• redness,
  • drying,
  • cracking, or
  • fissuring.

Also note signs of hepatic dysfunction (e.g., jaundice).

Chest examination should include assessment of the heart and lungs.

Abdominal exam should include palpation for liver and spleen size (i.e., hepatomegaly, hepatosplenomegaly, etc.) and tenderness.

Conduct a mental status examination to evaluate

  • alertness,
  • orientation,
  • cognition, and
  • short-term memory.

Assess peripheral nerve function by evaluating

  • proprioception,
  • deep tendon reflexes,
  • motor strength,
  • postural stability (Romberg test), and
  • sensitivity to vibration, light touch, and pin prick.
Signs and Symptoms: Acute Exposure

The onset, intensity, and duration of symptoms can vary among identically exposed persons. Many factors influence the variability of toxicity, including respiratory rate, target organ sensitivity, body fat content, and general health. CNS symptoms can be similar to those of ethanol inebriation.

Patients with some of the following symptoms, grouped by system, might have acute high-level tetrachloroethylene exposure:

Nervous system

  • Confusion
  • Dizziness
  • Euphoria
  • Forgetfulness
  • Headache
  • Irritability
  • Light-headedness
  • Loss of consciousness
  • Loss of coordination
  • Sleepiness
  • Slurred speech


  • Nausea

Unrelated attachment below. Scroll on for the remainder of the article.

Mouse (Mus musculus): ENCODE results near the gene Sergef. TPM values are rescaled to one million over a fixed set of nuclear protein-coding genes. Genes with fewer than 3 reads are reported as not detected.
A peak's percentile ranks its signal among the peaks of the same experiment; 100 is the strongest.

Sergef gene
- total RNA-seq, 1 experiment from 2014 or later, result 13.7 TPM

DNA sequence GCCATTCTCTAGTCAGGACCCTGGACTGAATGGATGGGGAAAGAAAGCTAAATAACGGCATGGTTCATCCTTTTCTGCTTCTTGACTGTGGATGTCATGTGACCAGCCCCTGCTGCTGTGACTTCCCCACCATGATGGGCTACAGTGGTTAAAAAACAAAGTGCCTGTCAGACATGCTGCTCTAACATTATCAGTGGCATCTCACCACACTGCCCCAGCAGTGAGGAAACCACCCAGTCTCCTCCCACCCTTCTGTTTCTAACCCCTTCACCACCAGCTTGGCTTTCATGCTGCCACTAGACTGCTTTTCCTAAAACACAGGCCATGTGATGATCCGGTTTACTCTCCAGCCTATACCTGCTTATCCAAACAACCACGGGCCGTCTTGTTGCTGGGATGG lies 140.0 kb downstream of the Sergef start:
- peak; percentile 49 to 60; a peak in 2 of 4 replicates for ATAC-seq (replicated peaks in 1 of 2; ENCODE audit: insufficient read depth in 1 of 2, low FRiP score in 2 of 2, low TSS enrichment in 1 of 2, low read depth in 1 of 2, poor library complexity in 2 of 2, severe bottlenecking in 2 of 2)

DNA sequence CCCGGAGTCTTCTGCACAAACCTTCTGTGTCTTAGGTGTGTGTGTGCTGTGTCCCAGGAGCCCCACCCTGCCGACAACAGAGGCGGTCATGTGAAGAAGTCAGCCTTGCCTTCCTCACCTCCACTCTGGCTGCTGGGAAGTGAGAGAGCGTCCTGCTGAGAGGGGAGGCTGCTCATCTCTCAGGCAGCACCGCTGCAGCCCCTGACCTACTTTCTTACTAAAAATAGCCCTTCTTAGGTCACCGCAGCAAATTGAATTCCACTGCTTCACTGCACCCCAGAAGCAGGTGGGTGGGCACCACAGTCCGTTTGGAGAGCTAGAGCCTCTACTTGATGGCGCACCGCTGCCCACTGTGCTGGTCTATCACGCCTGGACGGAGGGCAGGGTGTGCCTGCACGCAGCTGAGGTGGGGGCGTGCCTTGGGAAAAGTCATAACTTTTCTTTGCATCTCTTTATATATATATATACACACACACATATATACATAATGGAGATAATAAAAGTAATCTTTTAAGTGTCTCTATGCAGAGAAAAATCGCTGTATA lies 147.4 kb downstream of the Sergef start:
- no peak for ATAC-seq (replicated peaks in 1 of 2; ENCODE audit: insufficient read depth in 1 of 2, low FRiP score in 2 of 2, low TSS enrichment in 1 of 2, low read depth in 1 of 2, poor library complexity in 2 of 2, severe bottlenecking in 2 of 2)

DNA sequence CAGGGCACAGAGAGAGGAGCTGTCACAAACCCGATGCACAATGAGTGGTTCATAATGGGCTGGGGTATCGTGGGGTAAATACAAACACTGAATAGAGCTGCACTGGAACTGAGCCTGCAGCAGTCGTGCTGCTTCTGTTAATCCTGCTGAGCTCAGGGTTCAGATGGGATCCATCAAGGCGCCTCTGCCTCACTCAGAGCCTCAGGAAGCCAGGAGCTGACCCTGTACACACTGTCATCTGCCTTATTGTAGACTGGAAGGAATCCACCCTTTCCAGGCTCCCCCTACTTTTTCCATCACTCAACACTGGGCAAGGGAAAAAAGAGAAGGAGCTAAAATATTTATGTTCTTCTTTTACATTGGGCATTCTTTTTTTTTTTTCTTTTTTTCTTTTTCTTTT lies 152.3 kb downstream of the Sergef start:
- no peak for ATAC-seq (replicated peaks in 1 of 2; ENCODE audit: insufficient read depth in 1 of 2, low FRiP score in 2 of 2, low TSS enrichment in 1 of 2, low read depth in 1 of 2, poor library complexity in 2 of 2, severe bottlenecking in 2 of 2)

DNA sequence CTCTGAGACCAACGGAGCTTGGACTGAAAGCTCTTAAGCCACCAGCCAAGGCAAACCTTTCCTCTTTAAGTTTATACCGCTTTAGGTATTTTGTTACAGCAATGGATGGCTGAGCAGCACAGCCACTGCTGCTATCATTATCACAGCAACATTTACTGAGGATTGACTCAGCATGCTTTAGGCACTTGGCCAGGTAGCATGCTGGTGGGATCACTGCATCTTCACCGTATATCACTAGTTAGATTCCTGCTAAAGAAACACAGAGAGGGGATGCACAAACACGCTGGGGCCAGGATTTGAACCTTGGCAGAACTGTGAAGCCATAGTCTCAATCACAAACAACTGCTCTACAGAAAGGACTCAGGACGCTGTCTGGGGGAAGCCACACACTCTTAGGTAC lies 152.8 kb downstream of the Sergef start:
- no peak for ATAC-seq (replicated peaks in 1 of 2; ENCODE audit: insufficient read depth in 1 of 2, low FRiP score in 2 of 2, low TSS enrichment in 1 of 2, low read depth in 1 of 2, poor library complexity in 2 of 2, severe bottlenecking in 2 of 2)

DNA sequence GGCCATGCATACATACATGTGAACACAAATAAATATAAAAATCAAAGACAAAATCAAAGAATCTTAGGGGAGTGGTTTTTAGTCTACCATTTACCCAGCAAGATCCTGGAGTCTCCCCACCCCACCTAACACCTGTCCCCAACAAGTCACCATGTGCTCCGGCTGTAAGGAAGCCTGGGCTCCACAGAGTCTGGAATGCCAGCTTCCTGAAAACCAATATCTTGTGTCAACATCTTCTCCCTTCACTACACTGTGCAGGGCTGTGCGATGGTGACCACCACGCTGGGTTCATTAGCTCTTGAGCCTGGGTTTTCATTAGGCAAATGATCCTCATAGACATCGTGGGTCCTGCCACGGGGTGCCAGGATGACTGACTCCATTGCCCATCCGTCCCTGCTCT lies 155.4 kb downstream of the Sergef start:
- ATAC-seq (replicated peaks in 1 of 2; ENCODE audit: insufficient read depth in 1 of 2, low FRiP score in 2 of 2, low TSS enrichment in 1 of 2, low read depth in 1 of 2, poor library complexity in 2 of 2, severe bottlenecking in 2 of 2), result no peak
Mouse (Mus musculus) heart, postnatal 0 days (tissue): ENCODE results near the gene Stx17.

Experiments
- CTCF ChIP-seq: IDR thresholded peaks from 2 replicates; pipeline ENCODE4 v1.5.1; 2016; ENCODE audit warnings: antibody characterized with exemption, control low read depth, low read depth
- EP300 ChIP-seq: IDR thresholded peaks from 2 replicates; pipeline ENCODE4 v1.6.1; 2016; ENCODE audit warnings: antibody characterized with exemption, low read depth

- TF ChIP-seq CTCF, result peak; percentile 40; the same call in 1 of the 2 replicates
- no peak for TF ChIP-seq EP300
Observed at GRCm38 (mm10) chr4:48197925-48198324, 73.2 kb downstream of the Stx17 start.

Ear, nose, and throat

  • Cough
  • Eye and nose irritation
  • Upper airway irritation
Signs and Symptoms: Chronic Exposure

Mild CNS symptoms have reportedly resulted from exposure to tetrachloroethylene-containing household products in confined spaces and after exposure in industrial settings. Reported symptoms from chronic inhalation exposure have included

  • ataxia,
  • disorientation,
  • irritability,
  • persistent headache,
  • short-term memory deficits, and
  • sleep disturbances.

The liver is the primary target organ in animals exposed chronically to tetrachloroethylene. In humans, chronic exposure has led to hepatitis and elevated transaminase levels. You may also note signs of hepatic dysfunction (e.g., jaundice).

Tetrachloroethylene’s defatting action on skin may cause dermatitis, thereby predisposing the skin to infection.

Laboratory Tests: Introduction